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When is $25 million on opening weekend considered a box office flop? When your film costs $150 million to make, while a similarly themed film released months earlier only cost half of that amount, that’s when. Apparently Roland Emmerich’s latest “let’s destroy the White House again!” movie “White House Down” didn’t quite have the effect on moviegoers that he and studio Sony were probably hoping for when they scheduled the film for the Fourth of July week. The movie took industry insiders by surprise with a soft opening, landing in fourth place and well behind fellow new release “The Heat”, and last week’s holdover, “World War Z”.
Some may be a bit surprised by “The Heat’s” performance, but I’m not one of those people. The movie, buoyed by another hilarious performance from Melissa McCarthy (with able assist from Sandra Bullock, who was born to play the straight man to someone like McCarthy) opened in second place with a muscular $40 million, nearly its entire production budget. Folks, you’re looking at Jim Carrey back when he was still Jim Carrey, calling shots for $20 million up front here. I guess moviegoers have been craving someone like McCarthy for a long time, and when Hollywood finally decided to give her a go, it was the best move they ever made. The fact that “The Heat” is pretty damn hilarious too doesn’t hurt, either.
Last week’s #1, Pixar’s animated sequel “Monsters University” held onto first place in its second week, taking another $46 million for a total of $171 million domestically and an impressive $300 million worldwide. It just barely beat out “The Heat” by $6 million though, which is again a testament to McCarthy’s popularity. Brad Pitt’s “World War Z” continues to try to find its footing, falling just one spot to #3 in its second week with close to $30 million, giving it $123 million so far domestically and just a shade under $170 million worldwide. The film still has a long way to go to recoup its $190 million budget (some have that budget even higher, given the film’s extensive third-act reshoots), so it’ll be interesting to see if it will indeed manage to overcome all of its negative publicity. One thing’s for sure: all those talks of “World War Z” sequels? Standard operating procedure hot air, as usual.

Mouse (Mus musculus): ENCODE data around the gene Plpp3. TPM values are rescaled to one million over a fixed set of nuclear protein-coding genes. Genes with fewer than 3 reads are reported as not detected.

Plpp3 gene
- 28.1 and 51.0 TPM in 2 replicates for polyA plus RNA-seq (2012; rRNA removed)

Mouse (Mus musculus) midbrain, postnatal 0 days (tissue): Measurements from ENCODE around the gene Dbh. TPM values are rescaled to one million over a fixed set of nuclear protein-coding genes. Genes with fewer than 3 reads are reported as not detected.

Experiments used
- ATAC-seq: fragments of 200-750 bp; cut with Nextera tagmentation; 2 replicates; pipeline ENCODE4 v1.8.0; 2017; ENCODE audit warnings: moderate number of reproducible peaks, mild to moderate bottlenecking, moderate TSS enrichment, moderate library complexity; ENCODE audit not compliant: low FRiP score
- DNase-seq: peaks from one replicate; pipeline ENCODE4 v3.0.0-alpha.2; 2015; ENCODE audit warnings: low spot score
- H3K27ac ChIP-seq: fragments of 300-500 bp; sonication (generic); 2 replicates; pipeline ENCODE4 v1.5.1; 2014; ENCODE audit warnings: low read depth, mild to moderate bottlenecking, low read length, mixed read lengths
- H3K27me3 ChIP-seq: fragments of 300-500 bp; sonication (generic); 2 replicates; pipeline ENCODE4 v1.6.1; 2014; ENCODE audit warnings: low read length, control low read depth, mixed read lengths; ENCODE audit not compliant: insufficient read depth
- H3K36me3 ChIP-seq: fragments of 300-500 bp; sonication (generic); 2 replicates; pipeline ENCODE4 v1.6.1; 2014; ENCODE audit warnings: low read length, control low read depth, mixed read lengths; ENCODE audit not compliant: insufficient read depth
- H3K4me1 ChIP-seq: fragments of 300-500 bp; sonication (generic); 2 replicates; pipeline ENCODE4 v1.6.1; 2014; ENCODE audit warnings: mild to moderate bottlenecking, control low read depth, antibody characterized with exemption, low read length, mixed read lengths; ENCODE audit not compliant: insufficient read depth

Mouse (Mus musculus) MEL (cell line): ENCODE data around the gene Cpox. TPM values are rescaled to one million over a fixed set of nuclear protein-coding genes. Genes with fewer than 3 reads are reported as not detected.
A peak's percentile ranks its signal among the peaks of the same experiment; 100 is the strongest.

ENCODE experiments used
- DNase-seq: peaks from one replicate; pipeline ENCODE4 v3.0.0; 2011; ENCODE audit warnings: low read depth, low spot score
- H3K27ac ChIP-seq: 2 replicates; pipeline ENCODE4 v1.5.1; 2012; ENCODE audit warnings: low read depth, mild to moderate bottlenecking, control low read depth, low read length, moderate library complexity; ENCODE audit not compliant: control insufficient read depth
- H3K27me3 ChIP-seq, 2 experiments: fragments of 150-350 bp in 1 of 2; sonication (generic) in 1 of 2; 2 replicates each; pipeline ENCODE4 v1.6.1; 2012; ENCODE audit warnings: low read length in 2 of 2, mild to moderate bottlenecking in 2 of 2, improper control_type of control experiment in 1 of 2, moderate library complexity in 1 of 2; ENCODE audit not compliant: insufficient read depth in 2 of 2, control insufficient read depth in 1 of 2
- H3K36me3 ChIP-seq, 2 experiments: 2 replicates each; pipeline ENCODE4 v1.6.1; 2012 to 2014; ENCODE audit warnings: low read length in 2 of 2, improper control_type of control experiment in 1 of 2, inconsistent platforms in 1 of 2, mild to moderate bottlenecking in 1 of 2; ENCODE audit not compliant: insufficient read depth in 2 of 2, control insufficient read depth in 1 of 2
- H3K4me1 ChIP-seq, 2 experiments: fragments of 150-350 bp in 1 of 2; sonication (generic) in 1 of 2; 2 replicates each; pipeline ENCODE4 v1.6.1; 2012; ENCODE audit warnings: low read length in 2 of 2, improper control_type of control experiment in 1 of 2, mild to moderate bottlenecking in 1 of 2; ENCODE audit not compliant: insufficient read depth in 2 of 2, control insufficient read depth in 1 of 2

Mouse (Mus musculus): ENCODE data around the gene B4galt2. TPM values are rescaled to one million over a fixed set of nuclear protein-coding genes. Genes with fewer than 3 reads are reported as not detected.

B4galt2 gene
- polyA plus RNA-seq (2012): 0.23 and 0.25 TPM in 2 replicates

The surprise of the week has to be the poor performance of “White House Down”. The expensive, big-budget film from the master of destruction Roland Emmerich and suddenly red-hot box office golden boy Channing Tatum looks to have suffered from being the second film to tread pretty much the same ground as Antoine Fuqua’s “Olympus has Fallen” earlier in the year. That movie eventually went on to earn $98 million domestically, but a weak $62 million overseas. Big-budget Hollywood action movies usually do very well overseas, though given star Gerard Butler’s lack of star power, I’m not all that surprised. Also counting against the movie, no doubt, was the film’s rah-rah nature. “White House Down” is similarly rah-rah in its invasion of the White House, though this time from a decidedly Hollywood Liberal Fantasy perspective, with the bad guys being home-bred Right Wing extremists instead of overseas baddies. Maybe Sony is hoping that aspect of the film will end up helping it on foreign soil. Couldn’t hurt, I guess.
Either way, $150 million was way too expensive for a movie that is essentially set in and around one single locale (yes, even if it does happen to be a recreated White House), so Sony better hope the film picks up soon as July 4th week kicks off, otherwise it might take a bath — and not the good kind, on a beach, surrounded by pretty women in bikinis.
Via : Box Office Mojo